New rabbi installed at Congregation Beth Jacob in Plymouth
PLYMOUTH – Rabbi Estelle Mills had big shoes to fill to take over as spiritual leader of Congregation Beth Jacob last summer.
His predecessor, Rabbi Lawrence Silverman, had held the position for over four decades and was an institution in the community.
But Mills has decades of experience and a knack for teaching. Her background in working with children and revitalizing religious schools is a perfect match for a congregation looking to increase membership as it emerges from the pandemic.
The Beth Jacob congregation appealed to Rabbi Mills in July. She will be ceremoniously installed as the Rabbi of the Reformed congregation next week.
Born in New York, Mills grew up in North Carolina and received an Honors BA in Jewish History from the University of Michigan. She was ordained by the Hebrew Union College-Jewish Institute of Religion in Cincinnati, Ohio, in 1992.
For most of his career, Rabbi Mills served as the rabbi of the Kol Chahash congregation in a suburb of Cleveland, Ohio. She was also a rabbi of the Kol Am Congregation outside of St. Louis, Missouri.
She was acting rabbi in Ocean City, Maryland, when she accepted the post in Plymouth.
Rabbi Mills and her husband, the late Rabbi Steven Mills, are the parents of three children, all university graduates and living alone. The couple had already started following their children east when Steven Mils died four years ago.
Estelle Mills was acting rabbi in Ocean City, Md., When she accepted the post in Plymouth.
Her welcoming statement to the congregation speaks volumes, explaining that she believes that strong, high-quality Jewish educational opportunities and programs for all ages – from seniors to younger learners – are essential for strengthening and growing students. congregations today.
“For her, the answer to declining commitment to the life of the congregation is not to dilute the content; rather, the answer is to make Jewish experiences valuable, meaningful and accessible by embracing innovation, ”he says.
In an interview last week, Mills said she would actively seek to welcome new members into the congregation.
“I believe we shouldn’t wait for people to knock on our doors. We need to reach out in the community and have a presence in the community, so people who are on the verge of or are not sure if they want to be affiliated, or if they are new, so the congregation reaches out to them and is welcoming and don’t wait for them to make the first call, ”said Mill.
… and welcoming
She noted the higher rate of interfaith mixed marriages these days and believes the congregation should be welcoming to any family or couple who wish to be a part of the community.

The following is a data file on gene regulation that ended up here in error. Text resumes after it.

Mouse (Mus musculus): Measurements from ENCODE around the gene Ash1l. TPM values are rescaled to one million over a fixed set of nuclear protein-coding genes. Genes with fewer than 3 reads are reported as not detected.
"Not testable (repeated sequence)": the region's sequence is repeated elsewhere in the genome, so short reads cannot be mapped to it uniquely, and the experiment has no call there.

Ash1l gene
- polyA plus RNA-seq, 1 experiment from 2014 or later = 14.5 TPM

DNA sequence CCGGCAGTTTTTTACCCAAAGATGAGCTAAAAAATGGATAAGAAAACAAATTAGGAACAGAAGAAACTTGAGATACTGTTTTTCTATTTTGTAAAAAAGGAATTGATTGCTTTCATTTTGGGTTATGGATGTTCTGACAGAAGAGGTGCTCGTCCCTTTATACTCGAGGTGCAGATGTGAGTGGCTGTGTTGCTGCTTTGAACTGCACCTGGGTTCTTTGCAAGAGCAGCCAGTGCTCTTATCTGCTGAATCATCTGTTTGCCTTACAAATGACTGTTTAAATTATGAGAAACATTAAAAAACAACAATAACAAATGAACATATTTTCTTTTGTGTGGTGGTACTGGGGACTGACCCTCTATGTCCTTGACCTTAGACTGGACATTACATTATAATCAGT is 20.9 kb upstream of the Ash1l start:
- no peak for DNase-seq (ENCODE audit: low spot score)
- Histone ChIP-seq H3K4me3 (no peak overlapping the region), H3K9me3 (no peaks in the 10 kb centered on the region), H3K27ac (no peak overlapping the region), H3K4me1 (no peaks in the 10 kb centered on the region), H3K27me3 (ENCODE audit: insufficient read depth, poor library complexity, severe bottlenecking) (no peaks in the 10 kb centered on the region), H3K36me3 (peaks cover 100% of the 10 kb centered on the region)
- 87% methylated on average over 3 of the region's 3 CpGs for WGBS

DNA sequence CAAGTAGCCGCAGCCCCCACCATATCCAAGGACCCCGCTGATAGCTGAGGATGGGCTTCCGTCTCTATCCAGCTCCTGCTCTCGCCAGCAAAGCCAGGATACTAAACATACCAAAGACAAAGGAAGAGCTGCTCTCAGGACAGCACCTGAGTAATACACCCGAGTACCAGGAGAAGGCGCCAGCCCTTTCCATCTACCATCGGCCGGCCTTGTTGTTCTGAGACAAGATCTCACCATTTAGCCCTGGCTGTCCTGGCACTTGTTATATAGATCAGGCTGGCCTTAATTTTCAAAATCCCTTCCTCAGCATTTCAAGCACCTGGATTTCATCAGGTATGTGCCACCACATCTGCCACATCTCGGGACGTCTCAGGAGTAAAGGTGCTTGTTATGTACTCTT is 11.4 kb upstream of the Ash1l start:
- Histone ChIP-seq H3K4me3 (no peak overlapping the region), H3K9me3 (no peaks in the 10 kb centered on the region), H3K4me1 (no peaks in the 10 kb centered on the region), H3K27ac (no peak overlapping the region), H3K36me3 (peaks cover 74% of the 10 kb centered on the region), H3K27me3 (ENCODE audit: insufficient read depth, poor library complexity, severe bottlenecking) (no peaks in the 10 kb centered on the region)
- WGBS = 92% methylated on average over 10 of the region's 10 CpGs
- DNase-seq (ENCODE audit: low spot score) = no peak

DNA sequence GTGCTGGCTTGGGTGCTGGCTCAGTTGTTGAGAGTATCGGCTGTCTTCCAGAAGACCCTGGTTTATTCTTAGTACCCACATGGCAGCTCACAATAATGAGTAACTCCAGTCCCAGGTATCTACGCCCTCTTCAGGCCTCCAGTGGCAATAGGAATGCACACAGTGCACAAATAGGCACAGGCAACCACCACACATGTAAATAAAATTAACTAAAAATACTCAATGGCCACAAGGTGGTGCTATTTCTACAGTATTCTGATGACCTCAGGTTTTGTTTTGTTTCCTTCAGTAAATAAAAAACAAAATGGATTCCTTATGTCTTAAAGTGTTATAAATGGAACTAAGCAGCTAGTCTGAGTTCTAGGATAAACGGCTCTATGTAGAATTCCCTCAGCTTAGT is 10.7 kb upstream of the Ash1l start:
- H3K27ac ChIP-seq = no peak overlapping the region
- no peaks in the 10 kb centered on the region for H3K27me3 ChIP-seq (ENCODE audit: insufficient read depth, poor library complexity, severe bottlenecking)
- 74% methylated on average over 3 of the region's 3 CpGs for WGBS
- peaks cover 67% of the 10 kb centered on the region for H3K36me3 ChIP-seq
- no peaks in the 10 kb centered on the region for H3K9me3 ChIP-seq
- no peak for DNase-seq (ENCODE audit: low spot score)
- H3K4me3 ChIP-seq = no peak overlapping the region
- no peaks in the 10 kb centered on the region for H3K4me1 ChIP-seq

Mills is believed to tap into the creative spirit that has earned her recognition as an innovative programmer and teacher throughout her career. In previous publications, she has been awarded the prestigious Legacy Heritage Innovator Fellowship, a Union Incubator Fellowship for the Reform of Judaism, and is a URJ Belin recipient.
She said she is still getting to know the Greater Plymouth community, but the congregation has been warm and welcoming and very open to trying new things. “We’re very excited about some of the programs I’ve taken in the past and some of the ways I’ve looked at it. Teaching at all ages is one of my strengths and I have a solid background in working with children and revitalizing religious schools, ”she said. “The congregation seeks to increase the number of young families and to make the religious school a little more dynamic… to bring energy to the school.
Mills takes her role as a teacher to heart and has been busy last week giving public presentations on the Hanukkah celebration. Last Tuesday, she spoke at the Carver Public Library. On Wednesday, she gave a presentation at the Plymouth Public Library. On Thursday, she spoke to the community of The Pinehills.
The talks focused on the traditional lessons of the Festival of Light on the miracle of oil. But she also explained that the holiday is about a group who refused to assimilate and abandon their customs, which may make even more sense today.
“In a culture where there is so much Christmas and Christmas lights, remember the message and be proud of our Jewish customs,” Mills said, explaining that one of the reasons the menorah is placed in the windows and outside is to show that pride. “We are proud of our culture and everyone should be proud of their own identity, be respectful and live together in peace,” she said.
Mills will have his ceremonial installation as rabbi of the Beth Jacob congregation this month. Rabbi Sally Priesand, America’s first female rabbi, will be the guest speaker.
Mills said she hopes this marks the start of a long career at Plymouth, but acknowledges that she likely won’t have served as long as her predecessor. She noted that she came to Plymouth a little further in her career than Rabbi Silverman, who started at Congregation Beth Jacob right out of school and served 44 years.
“If I could stay healthy for 44 years, I would love it,” Mills said.